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Table of Contents
Year : 2016  |  Volume : 20  |  Issue : 3  |  Page : 324-328

Leptin and body mass index in polycystic ovary syndrome

1 Department of Obstetrics and Gynecology, Faculty of Medicine, Kermanshah University of Medical Sciences, Kermanshah, Iran
2 Department of Biochemistry, Faculty of Medicine, Kermanshah University of Medical Sciences, Kermanshah, Iran

Date of Web Publication11-Apr-2016

Correspondence Address:
Nasrin Jalilian
Department of Obstetrics and Gynecology, Faculty of Medicine, Kermanshah University of Medical Sciences, Kermanshah
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Source of Support: None, Conflict of Interest: None

DOI: 10.4103/2230-8210.180005

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Objective: Polycystic ovary syndrome (PCOS) is a common endocrine disorder associated with obesity. Human and animal studies showed a direct relationship between leptin level and obesity, however, results from different studies were mixed. This study investigated the status of leptin level in PCOS and its relationship with body mass index (BMI) in a group of Iranian women with PCOS. Methods: In this cross-sectional study, 40 women with PCOS and 36 healthy women were assigned to experimental and control groups, respectively. Those in the PCOS group were not prescribed any medications for 3 months prior to the study. Fasting blood samples were then collected during the 2nd or 3rd day of menstruation for laboratory measurement of serum total leptin, blood glucose (fasting blood sugar), serum insulin, follicle-stimulating hormone, and luteinizing hormone (LH). Results: Mean BMI of the PCOS and control groups were 26.62 ± 4.03 kg/m2 and 23.52 ± 2.52 kg/m2, respectively (P = 0.006). The mean total leptin in the PCO group was also 10.69 ± 5.37 ng/mL and 5.73 ± 2.36 ng/mL in the control group (P = 0.0001). A significant relationship was found between leptin level and BMI as well as LH level among women with PCOS (P < 0.05). However, there was no significant correlation between leptin and insulin (P > 0.05). Conclusion: The results of this study indicated an increased leptin level among women with PCOS that positively associated with BMI and LH.

Keywords: Body mass index, insulin, leptin, polycystic ovary syndrome

How to cite this article:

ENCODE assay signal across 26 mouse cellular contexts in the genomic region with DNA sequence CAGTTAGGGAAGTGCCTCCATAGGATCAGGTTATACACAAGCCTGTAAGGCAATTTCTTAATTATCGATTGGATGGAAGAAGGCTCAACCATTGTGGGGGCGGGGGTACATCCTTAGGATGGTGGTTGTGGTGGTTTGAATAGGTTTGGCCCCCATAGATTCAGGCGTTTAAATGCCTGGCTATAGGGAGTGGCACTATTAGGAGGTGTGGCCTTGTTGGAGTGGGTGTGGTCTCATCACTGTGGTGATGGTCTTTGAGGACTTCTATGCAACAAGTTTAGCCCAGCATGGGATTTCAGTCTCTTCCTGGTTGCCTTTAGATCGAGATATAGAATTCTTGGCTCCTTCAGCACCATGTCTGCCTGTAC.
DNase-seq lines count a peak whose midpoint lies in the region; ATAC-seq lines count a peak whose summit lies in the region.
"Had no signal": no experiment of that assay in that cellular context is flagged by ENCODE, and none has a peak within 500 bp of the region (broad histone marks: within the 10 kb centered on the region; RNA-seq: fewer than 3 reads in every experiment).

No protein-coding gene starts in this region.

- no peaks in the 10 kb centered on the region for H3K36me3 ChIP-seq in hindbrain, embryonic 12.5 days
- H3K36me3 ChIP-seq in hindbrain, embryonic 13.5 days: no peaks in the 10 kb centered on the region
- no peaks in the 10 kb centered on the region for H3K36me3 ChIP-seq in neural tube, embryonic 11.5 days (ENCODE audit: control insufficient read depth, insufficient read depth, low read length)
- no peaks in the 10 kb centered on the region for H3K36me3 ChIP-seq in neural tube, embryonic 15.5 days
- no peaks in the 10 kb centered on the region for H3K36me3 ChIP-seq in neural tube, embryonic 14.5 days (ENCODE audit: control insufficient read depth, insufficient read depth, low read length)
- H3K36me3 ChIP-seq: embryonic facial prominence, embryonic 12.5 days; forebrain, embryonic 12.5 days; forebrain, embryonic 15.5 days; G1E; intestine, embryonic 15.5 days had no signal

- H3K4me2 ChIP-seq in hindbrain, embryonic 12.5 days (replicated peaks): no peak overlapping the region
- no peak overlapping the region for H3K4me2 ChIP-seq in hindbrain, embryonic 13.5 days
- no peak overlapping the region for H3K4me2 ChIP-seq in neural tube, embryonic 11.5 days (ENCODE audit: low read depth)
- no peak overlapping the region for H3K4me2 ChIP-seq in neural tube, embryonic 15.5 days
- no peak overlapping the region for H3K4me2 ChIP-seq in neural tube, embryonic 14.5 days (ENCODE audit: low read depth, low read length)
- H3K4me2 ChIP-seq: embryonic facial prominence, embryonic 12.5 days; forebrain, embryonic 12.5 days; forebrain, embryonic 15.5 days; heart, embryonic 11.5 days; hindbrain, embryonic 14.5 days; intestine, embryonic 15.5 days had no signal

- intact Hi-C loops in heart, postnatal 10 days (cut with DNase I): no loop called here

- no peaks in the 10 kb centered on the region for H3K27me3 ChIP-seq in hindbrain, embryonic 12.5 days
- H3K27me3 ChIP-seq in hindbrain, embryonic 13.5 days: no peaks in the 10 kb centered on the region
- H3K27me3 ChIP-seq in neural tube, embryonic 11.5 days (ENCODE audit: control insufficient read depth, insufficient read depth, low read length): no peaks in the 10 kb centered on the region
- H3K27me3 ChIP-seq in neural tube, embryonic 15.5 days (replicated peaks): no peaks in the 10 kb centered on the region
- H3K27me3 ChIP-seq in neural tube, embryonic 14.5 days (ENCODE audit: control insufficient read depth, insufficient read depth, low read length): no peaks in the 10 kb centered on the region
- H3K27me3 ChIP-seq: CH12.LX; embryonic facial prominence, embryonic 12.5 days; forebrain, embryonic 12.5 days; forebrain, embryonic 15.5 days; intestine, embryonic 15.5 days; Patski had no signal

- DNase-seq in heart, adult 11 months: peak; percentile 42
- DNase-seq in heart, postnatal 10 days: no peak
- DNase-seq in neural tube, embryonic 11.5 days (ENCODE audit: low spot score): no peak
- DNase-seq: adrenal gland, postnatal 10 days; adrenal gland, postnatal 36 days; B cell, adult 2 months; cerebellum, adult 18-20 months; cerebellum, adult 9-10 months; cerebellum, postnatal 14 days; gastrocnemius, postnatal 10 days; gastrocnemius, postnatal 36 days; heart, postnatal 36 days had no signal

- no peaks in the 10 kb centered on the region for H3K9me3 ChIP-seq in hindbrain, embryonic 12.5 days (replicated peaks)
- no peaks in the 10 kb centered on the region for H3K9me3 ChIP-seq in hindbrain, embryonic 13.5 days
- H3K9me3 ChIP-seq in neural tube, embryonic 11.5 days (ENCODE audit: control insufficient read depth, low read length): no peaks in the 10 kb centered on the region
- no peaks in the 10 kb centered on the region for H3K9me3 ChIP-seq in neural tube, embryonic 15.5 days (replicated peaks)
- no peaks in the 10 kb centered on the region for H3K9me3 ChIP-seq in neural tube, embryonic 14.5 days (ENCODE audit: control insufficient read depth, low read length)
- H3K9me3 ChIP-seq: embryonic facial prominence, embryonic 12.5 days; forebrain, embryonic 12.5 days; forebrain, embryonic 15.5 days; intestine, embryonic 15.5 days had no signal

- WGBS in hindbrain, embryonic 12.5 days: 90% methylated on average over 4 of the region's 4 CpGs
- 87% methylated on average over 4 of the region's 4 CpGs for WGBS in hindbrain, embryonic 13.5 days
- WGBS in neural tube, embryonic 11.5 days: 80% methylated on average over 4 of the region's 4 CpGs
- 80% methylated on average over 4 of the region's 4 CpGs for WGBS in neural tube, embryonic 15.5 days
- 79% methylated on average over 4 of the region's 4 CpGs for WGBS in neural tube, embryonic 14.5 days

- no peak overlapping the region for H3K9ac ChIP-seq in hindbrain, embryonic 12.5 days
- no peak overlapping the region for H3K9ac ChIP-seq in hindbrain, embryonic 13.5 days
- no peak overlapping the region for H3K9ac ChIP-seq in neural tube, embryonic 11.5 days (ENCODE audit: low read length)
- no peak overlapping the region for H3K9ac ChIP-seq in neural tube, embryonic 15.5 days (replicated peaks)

Jalilian N, Haghnazari L, Rasolinia S. Leptin and body mass index in polycystic ovary syndrome. Indian J Endocr Metab 2016;20:324-8

How to cite this URL:
Jalilian N, Haghnazari L, Rasolinia S. Leptin and body mass index in polycystic ovary syndrome. Indian J Endocr Metab [serial online] 2016 [cited 2021 Mar 3];20:324-8. Available from: https://www.ijem.in/text.asp?2016/20/3/324/180005

   Introduction Top

Polycystic ovary syndrome (PCOS) is a common endocrine system disorder among women of reproductive age with a prevalence of 6–25%.[1] The diagnosis of PCO is usually based on the presence of at least two of the three following criteria: (1) Ovulatory dysfunction, (2) biochemical or clinical signs of hyperandrogenism, and (3) polycystic ovaries on ultrasonography (USG).[2]

This syndrome has adverse effects on the quality of life and associated with several medical complications including cardiovascular disorders, hypertension, type 2 diabetes, obstructive sleep apnea, and obesity.[3],[4],[5]

Obesity is common in more than the half of women with PCO. The central fat distribution (android obesity) exacerbates the risks of diabetes mellitus and cardiovascular disease.[1]

In addition to this fact that obesity involved the peripheral tissue, the intra-abdominal fat increased in women with PCOS, which is independent of obesity.[6]

Fat tissue secretes bioactive cytokines and adipokines, including adiponectin, leptin, and resistin.[7] Some evidence suggested an association between dysregulated expression of leptin and the onset of obesity-related pathologies including PCOS.[8],[9]

Leptin is an anorexigenic peptide hormone which secreted by adipocytes and circulates in the plasma as a free or protein-bound adipokine.[10] Leptin decreases appetite, increases energy expenditure, and reduces the production of neuropeptide Y from the hypothalamus. Neuropeptide Y increases food intake and after a long-term administration leads to obesity.[11] Leptin may also have a role in reproductive function, acting at many levels of the hypothalamic-pituitary-ovarian axis.[12] Circulating leptin levels have been positively correlated with body fat independent of PCOS according to some studies.[13],[14] However, some studies have not shown significant differences in serum leptin levels in women with PCOS when compared with age- and body mass index (BMI)-matched controls.[15],[16] In this study, we attempted to investigate both the leptin level among PCOS as well as its relationship with BMI among a group of PCOS women referred to reproductive clinics.